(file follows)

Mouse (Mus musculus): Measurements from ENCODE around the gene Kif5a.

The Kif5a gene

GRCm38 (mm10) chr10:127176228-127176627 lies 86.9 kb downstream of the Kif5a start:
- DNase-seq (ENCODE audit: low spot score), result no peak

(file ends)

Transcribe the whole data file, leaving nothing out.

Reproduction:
Mouse (Mus musculus): Measurements from ENCODE around the gene Kif5a.

The Kif5a gene

GRCm38 (mm10) chr10:127176228-127176627 lies 86.9 kb downstream of the Kif5a start:
- DNase-seq (ENCODE audit: low spot score), result no peak